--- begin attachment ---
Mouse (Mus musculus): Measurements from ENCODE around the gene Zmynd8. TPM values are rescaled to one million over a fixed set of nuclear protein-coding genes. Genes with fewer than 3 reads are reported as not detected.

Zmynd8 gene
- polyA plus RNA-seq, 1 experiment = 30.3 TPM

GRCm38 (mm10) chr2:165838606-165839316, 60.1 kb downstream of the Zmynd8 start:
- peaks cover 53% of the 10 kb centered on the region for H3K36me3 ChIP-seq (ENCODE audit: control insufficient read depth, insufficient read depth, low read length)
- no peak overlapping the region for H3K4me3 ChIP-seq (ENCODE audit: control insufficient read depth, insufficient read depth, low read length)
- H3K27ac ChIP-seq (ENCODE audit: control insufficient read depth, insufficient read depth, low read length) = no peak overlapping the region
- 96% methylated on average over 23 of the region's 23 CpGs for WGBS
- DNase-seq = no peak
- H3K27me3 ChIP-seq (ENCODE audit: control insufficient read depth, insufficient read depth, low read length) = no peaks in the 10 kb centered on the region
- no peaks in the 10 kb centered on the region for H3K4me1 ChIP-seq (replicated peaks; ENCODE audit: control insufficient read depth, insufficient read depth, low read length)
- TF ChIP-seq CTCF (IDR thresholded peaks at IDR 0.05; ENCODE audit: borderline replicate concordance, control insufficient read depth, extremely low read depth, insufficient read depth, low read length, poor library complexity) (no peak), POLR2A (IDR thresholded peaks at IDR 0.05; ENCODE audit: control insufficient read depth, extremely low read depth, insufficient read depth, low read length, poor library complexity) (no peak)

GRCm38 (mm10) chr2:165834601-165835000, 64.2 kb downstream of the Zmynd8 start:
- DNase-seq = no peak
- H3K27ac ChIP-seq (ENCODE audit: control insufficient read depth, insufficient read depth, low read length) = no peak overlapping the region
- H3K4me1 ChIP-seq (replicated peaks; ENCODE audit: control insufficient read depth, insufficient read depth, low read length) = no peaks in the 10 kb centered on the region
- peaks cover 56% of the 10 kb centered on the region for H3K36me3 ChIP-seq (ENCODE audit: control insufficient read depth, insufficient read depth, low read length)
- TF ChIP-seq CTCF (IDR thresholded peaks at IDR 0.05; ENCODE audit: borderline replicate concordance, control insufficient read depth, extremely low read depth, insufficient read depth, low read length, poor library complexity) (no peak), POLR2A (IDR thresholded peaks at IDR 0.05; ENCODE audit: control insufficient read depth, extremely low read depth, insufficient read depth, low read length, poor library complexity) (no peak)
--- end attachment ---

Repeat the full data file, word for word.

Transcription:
Mouse (Mus musculus): Measurements from ENCODE around the gene Zmynd8. TPM values are rescaled to one million over a fixed set of nuclear protein-coding genes. Genes with fewer than 3 reads are reported as not detected.

Zmynd8 gene
- polyA plus RNA-seq, 1 experiment = 30.3 TPM

GRCm38 (mm10) chr2:165838606-165839316, 60.1 kb downstream of the Zmynd8 start:
- peaks cover 53% of the 10 kb centered on the region for H3K36me3 ChIP-seq (ENCODE audit: control insufficient read depth, insufficient read depth, low read length)
- no peak overlapping the region for H3K4me3 ChIP-seq (ENCODE audit: control insufficient read depth, insufficient read depth, low read length)
- H3K27ac ChIP-seq (ENCODE audit: control insufficient read depth, insufficient read depth, low read length) = no peak overlapping the region
- 96% methylated on average over 23 of the region's 23 CpGs for WGBS
- DNase-seq = no peak
- H3K27me3 ChIP-seq (ENCODE audit: control insufficient read depth, insufficient read depth, low read length) = no peaks in the 10 kb centered on the region
- no peaks in the 10 kb centered on the region for H3K4me1 ChIP-seq (replicated peaks; ENCODE audit: control insufficient read depth, insufficient read depth, low read length)
- TF ChIP-seq CTCF (IDR thresholded peaks at IDR 0.05; ENCODE audit: borderline replicate concordance, control insufficient read depth, extremely low read depth, insufficient read depth, low read length, poor library complexity) (no peak), POLR2A (IDR thresholded peaks at IDR 0.05; ENCODE audit: control insufficient read depth, extremely low read depth, insufficient read depth, low read length, poor library complexity) (no peak)

GRCm38 (mm10) chr2:165834601-165835000, 64.2 kb downstream of the Zmynd8 start:
- DNase-seq = no peak
- H3K27ac ChIP-seq (ENCODE audit: control insufficient read depth, insufficient read depth, low read length) = no peak overlapping the region
- H3K4me1 ChIP-seq (replicated peaks; ENCODE audit: control insufficient read depth, insufficient read depth, low read length) = no peaks in the 10 kb centered on the region
- peaks cover 56% of the 10 kb centered on the region for H3K36me3 ChIP-seq (ENCODE audit: control insufficient read depth, insufficient read depth, low read length)
- TF ChIP-seq CTCF (IDR thresholded peaks at IDR 0.05; ENCODE audit: borderline replicate concordance, control insufficient read depth, extremely low read depth, insufficient read depth, low read length, poor library complexity) (no peak), POLR2A (IDR thresholded peaks at IDR 0.05; ENCODE audit: control insufficient read depth, extremely low read depth, insufficient read depth, low read length, poor library complexity) (no peak)